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Gladstone's Speech in Full

"Sir Edward Watkin, ladies and gentlemen, I believe there is no fixed programme of proceedings for the present day beyond that which has just been accomplished. Still, I feel it to be a matter of absolute necessity that a few words should be said upon an occasion so remarkable and, of course, my very first duty, as you will all agree, is to connect this remarkable occasion with the name of Sir Edward Watkin (Cheers). Sir Edward Watkin makes it a boast that he draws his extraction from Wales, and if he draws his extraction from Wales, no man, I will venture to say, has ever rendered a more substantial and more effective Service to his country than he has done by promoting and procuring the erection of this bridge. (Hear, Hear)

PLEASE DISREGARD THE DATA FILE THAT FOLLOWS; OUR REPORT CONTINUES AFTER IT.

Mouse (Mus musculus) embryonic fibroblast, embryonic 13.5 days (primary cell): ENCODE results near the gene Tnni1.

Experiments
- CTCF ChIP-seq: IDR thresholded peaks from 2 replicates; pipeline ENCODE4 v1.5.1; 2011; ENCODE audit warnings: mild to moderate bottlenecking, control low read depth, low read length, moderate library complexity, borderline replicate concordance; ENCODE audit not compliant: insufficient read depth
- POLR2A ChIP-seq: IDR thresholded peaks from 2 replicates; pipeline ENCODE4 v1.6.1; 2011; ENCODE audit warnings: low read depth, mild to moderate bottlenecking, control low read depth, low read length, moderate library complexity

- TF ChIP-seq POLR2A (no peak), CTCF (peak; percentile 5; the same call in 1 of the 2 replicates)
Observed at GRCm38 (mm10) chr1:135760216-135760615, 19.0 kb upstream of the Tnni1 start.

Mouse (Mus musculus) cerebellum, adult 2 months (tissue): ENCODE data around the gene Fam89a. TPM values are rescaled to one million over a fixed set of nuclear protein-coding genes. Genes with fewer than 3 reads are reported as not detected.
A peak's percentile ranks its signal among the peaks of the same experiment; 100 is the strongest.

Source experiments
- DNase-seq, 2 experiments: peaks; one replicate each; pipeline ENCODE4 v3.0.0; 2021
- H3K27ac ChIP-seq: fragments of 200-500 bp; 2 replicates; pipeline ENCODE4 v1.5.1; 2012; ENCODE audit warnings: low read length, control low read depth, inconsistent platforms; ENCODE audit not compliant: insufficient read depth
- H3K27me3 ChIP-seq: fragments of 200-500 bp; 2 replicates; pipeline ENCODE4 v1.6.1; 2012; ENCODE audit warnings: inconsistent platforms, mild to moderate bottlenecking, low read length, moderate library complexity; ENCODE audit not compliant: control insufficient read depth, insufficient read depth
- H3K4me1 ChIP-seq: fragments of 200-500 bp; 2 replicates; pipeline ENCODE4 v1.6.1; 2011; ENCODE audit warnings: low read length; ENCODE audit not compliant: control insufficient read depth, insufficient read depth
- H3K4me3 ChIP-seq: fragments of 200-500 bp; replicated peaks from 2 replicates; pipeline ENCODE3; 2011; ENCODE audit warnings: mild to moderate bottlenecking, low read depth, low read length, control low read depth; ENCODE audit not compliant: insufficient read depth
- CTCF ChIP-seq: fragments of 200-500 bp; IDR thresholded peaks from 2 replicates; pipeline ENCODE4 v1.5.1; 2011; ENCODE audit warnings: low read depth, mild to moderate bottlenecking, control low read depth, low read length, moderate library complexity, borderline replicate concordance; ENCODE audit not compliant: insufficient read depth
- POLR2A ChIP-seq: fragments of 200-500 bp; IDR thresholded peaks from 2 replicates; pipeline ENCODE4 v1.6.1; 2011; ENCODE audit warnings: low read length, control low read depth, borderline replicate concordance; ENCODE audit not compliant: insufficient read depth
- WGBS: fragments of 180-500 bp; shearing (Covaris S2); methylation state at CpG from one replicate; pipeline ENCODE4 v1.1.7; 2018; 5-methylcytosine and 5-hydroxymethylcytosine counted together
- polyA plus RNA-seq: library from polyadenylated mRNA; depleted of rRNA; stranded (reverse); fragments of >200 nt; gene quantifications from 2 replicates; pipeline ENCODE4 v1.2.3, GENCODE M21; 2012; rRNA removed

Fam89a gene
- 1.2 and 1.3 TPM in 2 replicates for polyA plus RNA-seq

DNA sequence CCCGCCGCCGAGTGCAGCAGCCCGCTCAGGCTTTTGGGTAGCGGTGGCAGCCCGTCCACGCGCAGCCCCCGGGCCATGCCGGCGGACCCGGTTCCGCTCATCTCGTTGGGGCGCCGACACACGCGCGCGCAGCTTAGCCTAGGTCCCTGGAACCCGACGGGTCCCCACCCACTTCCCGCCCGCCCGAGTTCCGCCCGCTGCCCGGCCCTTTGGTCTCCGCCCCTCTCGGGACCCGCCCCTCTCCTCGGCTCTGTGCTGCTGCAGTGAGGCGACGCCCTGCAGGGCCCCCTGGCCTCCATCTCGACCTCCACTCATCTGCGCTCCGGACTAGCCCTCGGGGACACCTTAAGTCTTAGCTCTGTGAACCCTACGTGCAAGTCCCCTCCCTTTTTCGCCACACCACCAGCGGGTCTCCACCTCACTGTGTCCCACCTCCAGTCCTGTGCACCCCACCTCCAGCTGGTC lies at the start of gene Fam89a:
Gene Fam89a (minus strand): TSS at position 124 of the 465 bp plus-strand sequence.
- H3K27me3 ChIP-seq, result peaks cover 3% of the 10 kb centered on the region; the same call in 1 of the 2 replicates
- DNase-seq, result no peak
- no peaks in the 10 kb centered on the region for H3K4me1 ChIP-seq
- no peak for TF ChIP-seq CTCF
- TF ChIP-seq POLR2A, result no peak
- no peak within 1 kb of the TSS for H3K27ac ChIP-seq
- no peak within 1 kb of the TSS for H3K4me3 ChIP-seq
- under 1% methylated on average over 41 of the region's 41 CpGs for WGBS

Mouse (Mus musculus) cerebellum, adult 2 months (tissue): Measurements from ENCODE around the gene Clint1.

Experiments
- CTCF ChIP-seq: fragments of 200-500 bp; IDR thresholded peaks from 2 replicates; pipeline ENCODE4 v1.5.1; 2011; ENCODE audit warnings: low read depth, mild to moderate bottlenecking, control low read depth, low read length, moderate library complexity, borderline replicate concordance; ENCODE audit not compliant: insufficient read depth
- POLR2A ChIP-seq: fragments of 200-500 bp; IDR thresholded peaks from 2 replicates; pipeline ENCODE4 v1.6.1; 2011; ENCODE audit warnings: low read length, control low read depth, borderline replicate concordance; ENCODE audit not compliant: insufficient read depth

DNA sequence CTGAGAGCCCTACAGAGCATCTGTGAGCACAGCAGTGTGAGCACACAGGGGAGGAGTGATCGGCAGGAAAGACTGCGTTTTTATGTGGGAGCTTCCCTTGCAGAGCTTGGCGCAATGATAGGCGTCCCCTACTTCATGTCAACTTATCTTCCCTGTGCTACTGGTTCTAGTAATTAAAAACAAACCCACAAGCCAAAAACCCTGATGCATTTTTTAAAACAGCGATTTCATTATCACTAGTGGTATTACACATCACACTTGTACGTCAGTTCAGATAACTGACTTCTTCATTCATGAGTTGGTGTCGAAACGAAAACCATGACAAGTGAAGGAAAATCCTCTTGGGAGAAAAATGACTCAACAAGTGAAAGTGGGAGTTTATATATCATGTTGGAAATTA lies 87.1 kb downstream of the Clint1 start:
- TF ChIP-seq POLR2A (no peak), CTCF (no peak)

The skill of the engineer, the energy of the contractor, the limited time in which the work has been executed; the remarkable, and I will say splendid, application of mechanical science on which the whole thing turns - all of these are remarkable; all of them worthy of commemoration; but what appears to me to be a singular irony, and to us a very agreeable irony of fortune, ladies and gentlemen, is this: We belong on the western side of the country. From the railways on the western side of the country we have derived, for the purpose of establishing a communication of Wales with Lancashire and the Mersey, we have derived unhappily, no assistance. (Hear, hear) Not only have we derived no assistance, but we have derived a great deal of opposition and resistance (Hear, hear) which the united forces of Wales and all our ardent desires never would have been able to overcome if there had not arrived here from the extreme east of the island the chairman of a railway company which derives its name from the most eastern county, namely, the county of Lincolnshire. (Cheers) It is from Lincolnshire that the light of our deliverance has shone - (Laughter) -and all that energy and skill that are worthy of the British name and worthy of the experience and fame that Sir Edward Watkin has obtained in all matters connected with railways - from thence has come the execution of this work, done in a manner hardly less remarkable than the work itself. This is a great day for Hawarden and its neighbourhood - (Hear, hear) - it is a great day for all Wales - (Hear, hear) - it is a great day for all the northern districts of Wales, with its enormous mineral production wanting the cheapest and most direct access to the great markets, and to such a point of export as the Mersey. (Hear, hear) It is a great day for the interior of Wales - for all that lies beyond Wrexham, for those struggling railways which have been hitherto confined and condemned to making only local use of their resources, but which are now going to become part of the great system of the country. (Cheers) All this we owe to our friends of the Manchester. Sheffield and Lincolnshire Railway Company, and, above all, to the energy of our friend Sir Edward Watkin. (Cheers) And if a cheer were a very reward, I think you might give three times three, and three times three times three cheers for Sir Edward Watkin in acknowledgment of his great exertions and of the splendid consummation to which they have now led." (Loud cheers)

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